Man spared prison after club assault

A SCARBOROUGH businessman has been banned from entering any licensed premises in the country for 12 months after admitting a second attack in a local nightclub in as many years.

Robert Penny, 23, who runs a double glazing firm, knocked a man unconscious with one blow during an early morning incident in Boleyn’s nightclub on December 17 last year.

However, York Crown Court was told that Penny, of Westway, Eastfield, had previously been convicted of an assault in the same club in which another man had teeth knocked out.

Chloe Fairley, prosecuting, told the court that Penny, who had previously admitted the latest offence of assault occasioning actual bodily harm, had been in the club when his friends had an altercation with another group.

CCTV caught the incident, in which Penny’s friend was pushed by the complainant, it then showing the defendant delivering a single heavy blow to the victim’s face.

The victim fell back, unconscious, down steps inside the club and remained motionless on the floor for several minutes.

Matthew Stephenson, mitigating, said that his client was a hard-working man, with his own business employing other people.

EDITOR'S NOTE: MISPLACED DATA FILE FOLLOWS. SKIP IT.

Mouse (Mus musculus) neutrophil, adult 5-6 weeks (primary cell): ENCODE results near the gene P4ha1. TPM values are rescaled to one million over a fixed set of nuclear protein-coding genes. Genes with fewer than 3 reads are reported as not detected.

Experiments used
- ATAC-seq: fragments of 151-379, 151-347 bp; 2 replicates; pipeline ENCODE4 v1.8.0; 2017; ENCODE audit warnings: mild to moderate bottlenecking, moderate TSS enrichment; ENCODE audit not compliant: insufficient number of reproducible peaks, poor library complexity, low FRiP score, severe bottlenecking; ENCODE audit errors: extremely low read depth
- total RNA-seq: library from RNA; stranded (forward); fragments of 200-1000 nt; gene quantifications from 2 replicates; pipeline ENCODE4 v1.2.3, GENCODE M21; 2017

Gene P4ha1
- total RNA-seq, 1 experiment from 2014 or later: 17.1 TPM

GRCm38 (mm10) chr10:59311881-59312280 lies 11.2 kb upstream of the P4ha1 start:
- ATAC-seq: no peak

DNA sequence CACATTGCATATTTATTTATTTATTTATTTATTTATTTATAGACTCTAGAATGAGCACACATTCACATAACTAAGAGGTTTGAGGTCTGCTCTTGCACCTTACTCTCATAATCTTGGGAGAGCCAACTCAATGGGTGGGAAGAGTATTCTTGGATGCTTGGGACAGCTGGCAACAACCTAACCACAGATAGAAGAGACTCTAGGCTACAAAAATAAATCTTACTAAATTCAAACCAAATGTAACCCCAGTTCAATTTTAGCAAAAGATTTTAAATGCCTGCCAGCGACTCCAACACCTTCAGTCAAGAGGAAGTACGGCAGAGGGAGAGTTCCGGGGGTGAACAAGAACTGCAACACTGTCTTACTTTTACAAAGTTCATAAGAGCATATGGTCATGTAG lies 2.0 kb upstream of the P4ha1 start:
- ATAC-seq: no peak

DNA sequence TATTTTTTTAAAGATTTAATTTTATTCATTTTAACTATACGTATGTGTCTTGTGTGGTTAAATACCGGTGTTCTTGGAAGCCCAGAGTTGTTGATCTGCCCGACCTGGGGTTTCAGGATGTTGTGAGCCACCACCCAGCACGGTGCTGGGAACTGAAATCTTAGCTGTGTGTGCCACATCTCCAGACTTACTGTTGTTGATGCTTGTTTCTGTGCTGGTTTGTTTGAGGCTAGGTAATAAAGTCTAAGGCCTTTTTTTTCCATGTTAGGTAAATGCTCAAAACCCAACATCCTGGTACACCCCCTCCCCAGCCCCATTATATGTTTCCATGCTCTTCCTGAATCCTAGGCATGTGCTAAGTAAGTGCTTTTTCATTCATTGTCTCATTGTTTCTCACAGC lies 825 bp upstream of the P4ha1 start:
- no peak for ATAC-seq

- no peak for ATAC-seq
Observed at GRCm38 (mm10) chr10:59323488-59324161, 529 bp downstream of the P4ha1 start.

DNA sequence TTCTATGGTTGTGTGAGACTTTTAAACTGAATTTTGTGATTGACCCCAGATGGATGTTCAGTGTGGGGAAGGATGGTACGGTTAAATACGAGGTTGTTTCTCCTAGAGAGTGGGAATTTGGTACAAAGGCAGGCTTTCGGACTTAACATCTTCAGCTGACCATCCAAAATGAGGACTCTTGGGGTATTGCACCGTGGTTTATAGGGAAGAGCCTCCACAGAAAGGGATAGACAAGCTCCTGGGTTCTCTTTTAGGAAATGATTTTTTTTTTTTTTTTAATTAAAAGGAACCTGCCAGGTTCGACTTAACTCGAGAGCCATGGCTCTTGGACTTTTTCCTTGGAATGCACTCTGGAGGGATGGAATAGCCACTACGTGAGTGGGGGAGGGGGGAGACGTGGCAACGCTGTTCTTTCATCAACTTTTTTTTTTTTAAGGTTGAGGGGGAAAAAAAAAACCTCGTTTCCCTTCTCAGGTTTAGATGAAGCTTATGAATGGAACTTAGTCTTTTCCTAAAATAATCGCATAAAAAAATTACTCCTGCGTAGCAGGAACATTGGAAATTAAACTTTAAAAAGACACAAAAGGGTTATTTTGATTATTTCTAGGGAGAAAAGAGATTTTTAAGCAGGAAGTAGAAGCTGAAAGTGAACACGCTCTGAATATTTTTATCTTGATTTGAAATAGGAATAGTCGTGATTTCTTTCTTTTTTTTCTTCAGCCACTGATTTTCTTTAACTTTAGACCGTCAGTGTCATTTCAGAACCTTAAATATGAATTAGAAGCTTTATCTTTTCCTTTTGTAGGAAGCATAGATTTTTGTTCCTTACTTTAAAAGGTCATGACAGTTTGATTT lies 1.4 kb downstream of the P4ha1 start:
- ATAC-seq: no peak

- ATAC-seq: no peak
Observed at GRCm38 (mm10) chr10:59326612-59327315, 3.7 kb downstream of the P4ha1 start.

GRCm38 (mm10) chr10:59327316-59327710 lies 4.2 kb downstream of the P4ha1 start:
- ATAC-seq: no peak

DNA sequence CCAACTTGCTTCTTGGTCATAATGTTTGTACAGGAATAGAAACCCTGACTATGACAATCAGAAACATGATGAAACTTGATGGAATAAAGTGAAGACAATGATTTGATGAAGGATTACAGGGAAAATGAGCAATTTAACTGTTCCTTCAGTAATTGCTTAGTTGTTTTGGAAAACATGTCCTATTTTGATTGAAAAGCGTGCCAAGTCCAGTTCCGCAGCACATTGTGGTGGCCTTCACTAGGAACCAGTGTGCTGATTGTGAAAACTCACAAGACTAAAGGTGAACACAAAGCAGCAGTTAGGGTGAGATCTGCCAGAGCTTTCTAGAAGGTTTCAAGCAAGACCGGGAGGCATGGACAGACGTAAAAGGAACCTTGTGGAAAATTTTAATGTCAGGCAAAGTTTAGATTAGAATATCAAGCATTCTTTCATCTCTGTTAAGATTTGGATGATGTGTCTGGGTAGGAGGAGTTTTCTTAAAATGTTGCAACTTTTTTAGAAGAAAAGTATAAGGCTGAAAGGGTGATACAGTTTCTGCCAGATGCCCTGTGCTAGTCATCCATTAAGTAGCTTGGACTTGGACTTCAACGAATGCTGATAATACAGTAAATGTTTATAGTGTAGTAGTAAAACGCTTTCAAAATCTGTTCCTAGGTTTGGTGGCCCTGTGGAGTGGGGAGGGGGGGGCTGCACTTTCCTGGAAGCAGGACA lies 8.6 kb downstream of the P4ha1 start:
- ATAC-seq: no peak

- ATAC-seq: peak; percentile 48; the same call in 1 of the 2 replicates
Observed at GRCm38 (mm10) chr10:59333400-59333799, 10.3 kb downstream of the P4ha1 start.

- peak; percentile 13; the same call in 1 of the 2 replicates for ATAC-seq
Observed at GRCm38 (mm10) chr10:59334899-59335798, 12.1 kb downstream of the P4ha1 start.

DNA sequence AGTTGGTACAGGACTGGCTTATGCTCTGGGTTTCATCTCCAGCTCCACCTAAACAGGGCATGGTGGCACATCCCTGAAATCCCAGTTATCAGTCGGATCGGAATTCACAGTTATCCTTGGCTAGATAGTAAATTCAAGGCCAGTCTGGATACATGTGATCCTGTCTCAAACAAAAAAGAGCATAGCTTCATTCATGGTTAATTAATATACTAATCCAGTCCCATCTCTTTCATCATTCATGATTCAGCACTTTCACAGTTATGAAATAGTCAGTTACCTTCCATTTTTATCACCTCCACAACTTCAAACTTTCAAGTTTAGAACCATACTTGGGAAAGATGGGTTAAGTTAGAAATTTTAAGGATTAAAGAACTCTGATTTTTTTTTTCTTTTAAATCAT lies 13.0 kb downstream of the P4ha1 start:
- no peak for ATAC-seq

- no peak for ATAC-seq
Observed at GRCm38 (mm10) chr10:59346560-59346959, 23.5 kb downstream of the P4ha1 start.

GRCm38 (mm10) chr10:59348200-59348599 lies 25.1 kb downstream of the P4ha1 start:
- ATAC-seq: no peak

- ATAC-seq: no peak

Adding that Penny was due to start a sub-contract which would take him to London for some time, Mr Stephenson said some of the usual parts of non-custodial measures – such as a curfew – would be hard to implement.

Passing sentence, Judge Colin Burn, said that he was imposing a 12-month exclusion from licenced premises which would apply to everywhere, including London.

He added that two offences of assault in the same club was “taking coincidence too far” and told Penny - who was given a community order for the first assault in the Boleyn’s - that another conviction would effectively be a three strike offence and lead to a custodial sentence.

Yesterday, Penny was sentenced to a six month prison sentence, suspended for 12 months.

He was also placed under supervision for 12 months, ordered to complete 150 hours of unpaid work and to pay £700 towards the costs of his prosecution.